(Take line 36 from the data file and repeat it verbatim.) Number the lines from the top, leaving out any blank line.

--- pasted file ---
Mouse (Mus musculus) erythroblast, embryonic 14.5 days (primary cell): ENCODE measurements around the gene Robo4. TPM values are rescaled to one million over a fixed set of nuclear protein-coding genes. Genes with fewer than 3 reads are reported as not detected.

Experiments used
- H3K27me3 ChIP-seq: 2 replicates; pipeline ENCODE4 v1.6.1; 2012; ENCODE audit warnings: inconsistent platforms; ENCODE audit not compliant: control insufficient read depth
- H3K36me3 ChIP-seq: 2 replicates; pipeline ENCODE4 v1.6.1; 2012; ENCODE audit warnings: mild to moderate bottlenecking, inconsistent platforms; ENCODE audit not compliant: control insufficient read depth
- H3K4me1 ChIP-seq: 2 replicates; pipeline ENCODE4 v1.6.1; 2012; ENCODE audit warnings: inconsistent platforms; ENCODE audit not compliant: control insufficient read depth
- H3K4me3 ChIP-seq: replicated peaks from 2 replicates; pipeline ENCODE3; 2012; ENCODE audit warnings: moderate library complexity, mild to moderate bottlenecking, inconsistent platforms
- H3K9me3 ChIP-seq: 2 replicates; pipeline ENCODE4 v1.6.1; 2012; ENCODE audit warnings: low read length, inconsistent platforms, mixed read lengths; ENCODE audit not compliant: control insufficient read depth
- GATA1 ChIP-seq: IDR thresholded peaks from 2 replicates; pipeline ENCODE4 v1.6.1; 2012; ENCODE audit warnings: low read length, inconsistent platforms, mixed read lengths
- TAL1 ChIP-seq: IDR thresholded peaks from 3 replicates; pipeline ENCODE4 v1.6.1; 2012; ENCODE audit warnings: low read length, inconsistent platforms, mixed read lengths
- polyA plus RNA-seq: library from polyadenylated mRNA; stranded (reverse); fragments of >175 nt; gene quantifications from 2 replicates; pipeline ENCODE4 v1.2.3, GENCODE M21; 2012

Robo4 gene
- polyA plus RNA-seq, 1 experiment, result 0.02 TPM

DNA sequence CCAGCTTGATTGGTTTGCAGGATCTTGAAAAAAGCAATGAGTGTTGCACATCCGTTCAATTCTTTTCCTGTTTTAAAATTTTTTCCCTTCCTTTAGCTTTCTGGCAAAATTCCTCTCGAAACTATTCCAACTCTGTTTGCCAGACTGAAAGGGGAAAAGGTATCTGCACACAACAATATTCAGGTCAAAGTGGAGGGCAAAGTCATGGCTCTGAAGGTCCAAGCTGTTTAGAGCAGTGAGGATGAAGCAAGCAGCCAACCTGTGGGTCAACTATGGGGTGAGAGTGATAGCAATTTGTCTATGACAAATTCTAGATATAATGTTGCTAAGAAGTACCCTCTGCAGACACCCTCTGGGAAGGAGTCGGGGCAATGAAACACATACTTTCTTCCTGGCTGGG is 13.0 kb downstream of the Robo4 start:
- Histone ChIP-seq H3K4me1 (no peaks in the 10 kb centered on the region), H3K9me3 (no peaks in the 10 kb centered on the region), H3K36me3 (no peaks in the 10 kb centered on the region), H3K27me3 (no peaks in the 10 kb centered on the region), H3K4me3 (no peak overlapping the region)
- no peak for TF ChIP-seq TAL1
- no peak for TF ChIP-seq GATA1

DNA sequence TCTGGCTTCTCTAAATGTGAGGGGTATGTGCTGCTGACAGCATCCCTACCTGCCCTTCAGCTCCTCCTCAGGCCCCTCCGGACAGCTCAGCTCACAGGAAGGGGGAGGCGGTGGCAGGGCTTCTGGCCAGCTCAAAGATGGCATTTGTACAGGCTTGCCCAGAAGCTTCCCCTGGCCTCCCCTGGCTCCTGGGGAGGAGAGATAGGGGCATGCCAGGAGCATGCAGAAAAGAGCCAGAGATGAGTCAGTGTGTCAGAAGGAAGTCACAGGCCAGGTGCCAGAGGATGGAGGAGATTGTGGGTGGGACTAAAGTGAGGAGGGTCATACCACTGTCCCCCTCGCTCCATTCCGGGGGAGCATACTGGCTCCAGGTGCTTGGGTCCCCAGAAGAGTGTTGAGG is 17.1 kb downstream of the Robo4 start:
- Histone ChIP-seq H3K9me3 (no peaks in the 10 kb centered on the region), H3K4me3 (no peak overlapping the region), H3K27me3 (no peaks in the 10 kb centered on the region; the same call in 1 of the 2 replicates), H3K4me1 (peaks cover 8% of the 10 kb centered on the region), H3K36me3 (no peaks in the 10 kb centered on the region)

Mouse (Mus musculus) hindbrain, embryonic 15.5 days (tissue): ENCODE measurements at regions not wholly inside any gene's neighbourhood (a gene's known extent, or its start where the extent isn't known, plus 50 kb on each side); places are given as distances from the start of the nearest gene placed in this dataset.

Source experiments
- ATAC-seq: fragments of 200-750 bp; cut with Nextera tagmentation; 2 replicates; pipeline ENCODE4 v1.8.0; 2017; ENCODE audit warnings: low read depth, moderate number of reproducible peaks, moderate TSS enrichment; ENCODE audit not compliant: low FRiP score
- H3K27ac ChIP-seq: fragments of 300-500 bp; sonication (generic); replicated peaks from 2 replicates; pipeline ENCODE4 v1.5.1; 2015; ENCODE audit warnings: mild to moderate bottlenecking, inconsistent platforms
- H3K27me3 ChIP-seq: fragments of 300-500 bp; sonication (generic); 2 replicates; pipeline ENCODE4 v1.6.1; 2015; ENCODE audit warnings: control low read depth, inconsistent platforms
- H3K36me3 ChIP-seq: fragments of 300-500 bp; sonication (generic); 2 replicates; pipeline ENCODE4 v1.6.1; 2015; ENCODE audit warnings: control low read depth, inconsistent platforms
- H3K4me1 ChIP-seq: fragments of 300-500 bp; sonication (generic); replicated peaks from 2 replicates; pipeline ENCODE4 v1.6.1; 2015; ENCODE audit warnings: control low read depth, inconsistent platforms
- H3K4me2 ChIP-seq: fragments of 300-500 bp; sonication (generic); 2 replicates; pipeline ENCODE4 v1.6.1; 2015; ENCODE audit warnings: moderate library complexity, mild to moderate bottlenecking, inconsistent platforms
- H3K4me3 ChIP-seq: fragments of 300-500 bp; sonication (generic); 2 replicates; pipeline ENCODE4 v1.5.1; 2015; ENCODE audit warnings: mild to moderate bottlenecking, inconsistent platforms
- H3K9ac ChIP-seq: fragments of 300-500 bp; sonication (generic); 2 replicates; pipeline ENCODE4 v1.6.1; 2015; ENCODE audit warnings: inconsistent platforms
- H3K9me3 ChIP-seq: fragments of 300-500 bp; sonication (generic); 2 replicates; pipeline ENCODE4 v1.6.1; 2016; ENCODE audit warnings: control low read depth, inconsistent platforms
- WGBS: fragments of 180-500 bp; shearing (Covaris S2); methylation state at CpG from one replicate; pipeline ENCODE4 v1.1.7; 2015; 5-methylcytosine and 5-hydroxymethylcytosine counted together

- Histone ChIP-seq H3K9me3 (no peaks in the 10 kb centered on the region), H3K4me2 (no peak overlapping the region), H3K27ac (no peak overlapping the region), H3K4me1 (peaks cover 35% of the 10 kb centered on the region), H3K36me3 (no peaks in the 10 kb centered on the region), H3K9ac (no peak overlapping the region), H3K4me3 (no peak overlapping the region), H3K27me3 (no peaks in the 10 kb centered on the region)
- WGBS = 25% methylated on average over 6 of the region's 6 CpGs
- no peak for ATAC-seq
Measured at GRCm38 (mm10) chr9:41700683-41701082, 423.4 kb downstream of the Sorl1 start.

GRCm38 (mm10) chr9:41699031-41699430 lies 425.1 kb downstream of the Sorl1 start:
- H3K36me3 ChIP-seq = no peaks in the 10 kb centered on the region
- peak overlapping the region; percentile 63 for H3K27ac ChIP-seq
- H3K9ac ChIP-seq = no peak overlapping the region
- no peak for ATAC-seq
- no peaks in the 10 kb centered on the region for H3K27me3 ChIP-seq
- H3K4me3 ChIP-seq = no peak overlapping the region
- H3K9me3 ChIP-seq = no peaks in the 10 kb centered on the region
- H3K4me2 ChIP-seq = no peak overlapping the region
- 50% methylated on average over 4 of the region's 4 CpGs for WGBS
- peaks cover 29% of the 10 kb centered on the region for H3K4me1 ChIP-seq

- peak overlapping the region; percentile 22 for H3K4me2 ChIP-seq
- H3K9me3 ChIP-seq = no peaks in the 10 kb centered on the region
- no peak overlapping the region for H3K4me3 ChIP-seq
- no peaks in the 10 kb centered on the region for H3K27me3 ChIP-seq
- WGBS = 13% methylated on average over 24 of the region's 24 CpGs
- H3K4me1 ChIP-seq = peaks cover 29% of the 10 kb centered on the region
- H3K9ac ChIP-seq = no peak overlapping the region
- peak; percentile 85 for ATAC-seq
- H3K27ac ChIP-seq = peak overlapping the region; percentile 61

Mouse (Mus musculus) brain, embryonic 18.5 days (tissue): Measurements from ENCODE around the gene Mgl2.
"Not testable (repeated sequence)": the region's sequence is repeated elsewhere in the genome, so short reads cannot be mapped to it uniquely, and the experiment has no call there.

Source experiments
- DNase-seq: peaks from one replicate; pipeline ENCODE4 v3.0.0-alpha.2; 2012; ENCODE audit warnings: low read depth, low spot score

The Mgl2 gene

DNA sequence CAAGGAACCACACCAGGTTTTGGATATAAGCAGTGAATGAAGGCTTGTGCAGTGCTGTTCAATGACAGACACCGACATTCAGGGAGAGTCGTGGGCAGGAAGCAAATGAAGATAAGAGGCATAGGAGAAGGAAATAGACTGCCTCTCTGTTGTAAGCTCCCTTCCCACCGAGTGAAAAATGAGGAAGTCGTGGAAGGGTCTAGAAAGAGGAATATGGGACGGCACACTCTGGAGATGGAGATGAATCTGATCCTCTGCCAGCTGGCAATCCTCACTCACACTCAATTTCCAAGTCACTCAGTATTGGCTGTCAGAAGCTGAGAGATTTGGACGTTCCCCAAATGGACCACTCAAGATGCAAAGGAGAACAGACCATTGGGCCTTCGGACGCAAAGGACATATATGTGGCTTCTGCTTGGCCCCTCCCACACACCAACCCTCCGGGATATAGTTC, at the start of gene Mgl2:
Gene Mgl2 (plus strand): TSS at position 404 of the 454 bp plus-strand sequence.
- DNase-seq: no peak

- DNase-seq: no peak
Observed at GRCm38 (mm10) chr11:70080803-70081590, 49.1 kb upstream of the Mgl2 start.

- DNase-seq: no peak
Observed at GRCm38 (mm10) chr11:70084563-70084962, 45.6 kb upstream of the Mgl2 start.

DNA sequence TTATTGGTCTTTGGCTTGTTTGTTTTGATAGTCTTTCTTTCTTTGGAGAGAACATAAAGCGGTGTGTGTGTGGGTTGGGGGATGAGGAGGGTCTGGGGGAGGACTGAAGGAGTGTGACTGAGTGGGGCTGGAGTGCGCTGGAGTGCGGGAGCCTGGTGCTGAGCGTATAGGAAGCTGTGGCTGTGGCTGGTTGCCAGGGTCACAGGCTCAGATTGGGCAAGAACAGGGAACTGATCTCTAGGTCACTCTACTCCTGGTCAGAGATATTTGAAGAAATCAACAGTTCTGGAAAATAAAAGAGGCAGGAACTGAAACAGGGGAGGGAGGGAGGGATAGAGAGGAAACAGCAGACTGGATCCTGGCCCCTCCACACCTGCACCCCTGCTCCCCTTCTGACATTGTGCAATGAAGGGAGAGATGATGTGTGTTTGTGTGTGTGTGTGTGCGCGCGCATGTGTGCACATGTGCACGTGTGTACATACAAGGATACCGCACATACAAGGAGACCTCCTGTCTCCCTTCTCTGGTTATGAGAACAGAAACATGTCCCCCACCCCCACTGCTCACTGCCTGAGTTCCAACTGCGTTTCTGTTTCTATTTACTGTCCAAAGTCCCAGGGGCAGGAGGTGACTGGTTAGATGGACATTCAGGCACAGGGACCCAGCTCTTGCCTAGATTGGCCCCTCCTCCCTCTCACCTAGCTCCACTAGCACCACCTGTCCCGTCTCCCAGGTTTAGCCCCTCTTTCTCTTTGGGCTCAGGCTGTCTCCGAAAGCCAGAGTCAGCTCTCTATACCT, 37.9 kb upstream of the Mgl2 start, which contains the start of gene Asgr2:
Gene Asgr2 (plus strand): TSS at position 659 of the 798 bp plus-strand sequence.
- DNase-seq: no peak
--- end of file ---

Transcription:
- H3K36me3 ChIP-seq = no peaks in the 10 kb centered on the region